One business-led success story, however, is the Tesco’s Free Fruit for Kids initiative which launched in 2017, and which enables children to choose a free piece of fruit while their parents shop at the supermarket. According to Tesco, it has seen 50 million pieces of fruit snapped up by kids since it began; including 21 million bananas, 19 million apples, and 10 million oranges. 

Jack, a nine-year-old from Hitchin, “races to the Tesco Free Fruit section to grab an apple every single time” says his mum, Suzanne.

“I love the apples because they are nice and juicy and have a big crunch,” says Jack.

His description demonstrates the importance of quality and freshness when there are no free toys or gimmicks on offer — especially if we want children to return for more.

Additional reporting by Optimum Nutrition staff.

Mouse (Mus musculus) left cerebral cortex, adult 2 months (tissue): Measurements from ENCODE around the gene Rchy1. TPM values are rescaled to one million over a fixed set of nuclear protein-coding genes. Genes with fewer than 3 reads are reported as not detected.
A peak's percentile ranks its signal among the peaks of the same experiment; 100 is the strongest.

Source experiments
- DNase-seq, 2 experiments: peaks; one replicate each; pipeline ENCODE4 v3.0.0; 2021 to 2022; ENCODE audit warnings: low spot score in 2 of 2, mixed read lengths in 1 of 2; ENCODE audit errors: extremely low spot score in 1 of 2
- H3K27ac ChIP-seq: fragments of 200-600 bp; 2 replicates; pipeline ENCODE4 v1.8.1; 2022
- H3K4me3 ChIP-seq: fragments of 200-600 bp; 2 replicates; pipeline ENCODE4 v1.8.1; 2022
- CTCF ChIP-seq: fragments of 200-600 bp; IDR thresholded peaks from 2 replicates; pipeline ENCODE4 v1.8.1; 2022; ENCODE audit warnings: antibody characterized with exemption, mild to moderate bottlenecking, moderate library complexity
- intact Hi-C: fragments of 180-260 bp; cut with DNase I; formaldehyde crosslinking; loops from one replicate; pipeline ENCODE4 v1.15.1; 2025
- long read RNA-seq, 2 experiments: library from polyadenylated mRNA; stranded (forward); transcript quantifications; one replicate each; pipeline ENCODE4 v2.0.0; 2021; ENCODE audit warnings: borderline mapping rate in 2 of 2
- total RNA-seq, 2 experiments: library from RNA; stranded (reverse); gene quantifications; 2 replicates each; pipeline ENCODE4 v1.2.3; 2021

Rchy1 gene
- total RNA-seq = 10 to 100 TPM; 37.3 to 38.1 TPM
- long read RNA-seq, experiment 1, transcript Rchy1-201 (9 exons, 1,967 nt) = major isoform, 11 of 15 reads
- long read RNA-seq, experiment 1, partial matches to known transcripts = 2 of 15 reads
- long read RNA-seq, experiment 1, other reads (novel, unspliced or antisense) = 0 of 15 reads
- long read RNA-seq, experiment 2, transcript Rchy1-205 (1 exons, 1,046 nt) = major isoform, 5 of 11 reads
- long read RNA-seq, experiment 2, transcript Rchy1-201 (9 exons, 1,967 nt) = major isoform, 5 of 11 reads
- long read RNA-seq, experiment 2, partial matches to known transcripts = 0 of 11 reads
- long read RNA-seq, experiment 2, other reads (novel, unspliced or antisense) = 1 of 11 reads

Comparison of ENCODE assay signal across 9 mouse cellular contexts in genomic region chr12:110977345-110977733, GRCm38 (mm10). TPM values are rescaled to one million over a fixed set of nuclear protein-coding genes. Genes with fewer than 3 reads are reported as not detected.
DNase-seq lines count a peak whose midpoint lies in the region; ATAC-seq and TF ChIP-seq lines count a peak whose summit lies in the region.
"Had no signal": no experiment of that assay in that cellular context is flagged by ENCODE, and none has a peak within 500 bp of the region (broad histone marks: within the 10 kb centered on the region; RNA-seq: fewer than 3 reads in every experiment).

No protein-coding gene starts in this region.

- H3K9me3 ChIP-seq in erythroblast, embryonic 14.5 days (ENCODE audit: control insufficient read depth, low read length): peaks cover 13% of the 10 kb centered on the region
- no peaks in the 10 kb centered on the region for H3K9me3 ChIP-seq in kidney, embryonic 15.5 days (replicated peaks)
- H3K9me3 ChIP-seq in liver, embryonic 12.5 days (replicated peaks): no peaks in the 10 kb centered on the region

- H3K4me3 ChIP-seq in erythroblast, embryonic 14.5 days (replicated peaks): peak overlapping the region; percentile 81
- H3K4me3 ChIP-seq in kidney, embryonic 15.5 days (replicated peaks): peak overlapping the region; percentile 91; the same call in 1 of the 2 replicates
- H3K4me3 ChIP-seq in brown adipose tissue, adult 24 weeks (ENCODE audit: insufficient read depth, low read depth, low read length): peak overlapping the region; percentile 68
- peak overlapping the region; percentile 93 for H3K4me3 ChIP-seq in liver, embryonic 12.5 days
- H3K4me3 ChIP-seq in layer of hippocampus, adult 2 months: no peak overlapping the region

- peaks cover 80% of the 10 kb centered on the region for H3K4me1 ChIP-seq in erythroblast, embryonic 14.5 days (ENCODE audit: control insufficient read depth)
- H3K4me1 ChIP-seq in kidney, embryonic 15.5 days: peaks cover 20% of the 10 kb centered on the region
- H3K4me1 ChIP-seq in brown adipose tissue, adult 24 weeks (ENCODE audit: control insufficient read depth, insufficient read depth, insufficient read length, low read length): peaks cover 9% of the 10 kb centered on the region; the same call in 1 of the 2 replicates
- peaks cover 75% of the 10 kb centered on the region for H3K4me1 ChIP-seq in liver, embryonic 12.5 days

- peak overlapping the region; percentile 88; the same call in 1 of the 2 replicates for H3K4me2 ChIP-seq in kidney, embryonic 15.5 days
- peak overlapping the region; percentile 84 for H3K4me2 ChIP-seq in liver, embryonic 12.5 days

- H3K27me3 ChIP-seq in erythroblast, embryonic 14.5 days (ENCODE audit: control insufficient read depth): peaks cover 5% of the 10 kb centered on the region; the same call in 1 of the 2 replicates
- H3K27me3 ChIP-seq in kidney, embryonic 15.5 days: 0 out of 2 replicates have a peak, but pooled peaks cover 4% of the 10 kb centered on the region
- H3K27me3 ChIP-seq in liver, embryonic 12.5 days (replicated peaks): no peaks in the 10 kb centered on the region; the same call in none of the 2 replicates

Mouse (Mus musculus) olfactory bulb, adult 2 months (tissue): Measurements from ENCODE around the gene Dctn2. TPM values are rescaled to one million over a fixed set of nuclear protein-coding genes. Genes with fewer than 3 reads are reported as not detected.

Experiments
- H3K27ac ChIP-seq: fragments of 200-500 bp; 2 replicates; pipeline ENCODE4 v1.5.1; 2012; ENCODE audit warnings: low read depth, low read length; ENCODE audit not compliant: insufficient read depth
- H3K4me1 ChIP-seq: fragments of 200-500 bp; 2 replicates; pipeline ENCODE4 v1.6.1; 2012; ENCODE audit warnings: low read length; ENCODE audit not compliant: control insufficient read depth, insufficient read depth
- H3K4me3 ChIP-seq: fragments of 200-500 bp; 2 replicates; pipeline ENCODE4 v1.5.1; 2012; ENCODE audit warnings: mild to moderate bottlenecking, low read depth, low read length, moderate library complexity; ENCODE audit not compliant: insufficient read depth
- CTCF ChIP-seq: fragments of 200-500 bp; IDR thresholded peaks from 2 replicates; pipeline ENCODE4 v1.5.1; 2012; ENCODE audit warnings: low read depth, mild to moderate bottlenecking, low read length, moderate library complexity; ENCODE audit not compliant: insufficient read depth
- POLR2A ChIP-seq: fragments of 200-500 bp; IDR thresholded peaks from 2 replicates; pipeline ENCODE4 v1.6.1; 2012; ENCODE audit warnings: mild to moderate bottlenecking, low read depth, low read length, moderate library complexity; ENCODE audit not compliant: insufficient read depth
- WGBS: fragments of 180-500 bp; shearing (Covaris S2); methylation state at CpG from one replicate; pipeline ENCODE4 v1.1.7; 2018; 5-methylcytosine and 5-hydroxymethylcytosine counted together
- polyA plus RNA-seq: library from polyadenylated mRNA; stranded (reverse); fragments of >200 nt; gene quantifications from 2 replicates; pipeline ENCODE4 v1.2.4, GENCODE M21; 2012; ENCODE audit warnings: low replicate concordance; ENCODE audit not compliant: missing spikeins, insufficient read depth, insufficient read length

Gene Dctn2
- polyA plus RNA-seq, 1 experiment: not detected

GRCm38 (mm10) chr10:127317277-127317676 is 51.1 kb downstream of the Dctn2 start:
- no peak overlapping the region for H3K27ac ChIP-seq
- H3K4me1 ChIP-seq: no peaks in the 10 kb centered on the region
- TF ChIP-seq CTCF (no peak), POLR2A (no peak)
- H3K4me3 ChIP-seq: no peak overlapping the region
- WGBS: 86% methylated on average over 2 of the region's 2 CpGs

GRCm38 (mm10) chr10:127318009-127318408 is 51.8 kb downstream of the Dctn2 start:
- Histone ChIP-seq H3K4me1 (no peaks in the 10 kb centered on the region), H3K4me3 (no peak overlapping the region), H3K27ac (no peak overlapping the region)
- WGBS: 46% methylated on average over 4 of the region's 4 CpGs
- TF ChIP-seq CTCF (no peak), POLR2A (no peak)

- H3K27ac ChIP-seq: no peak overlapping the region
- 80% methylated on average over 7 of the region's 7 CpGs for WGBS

Banging a gong for playful food

Shannon “Peacasso” Seip and Kelly “Pea Brain” Parthen, the founders of Bean Sprouts cafes in the USA, are expert at getting small children to try new, healthy food. Following Bean Sprouts’ success, last November they launched Bean Sprouts Kitchen: Simple and Creative Recipes to Spark Kids’ Appetites for Healthy Food. (See Book Therapy, p.29.) Seip told us what makes Bean Sprouts successful, and the purpose of a celebratory gong 

How much does fun food encourage children to try new tastes — or try things they previously didn’t like?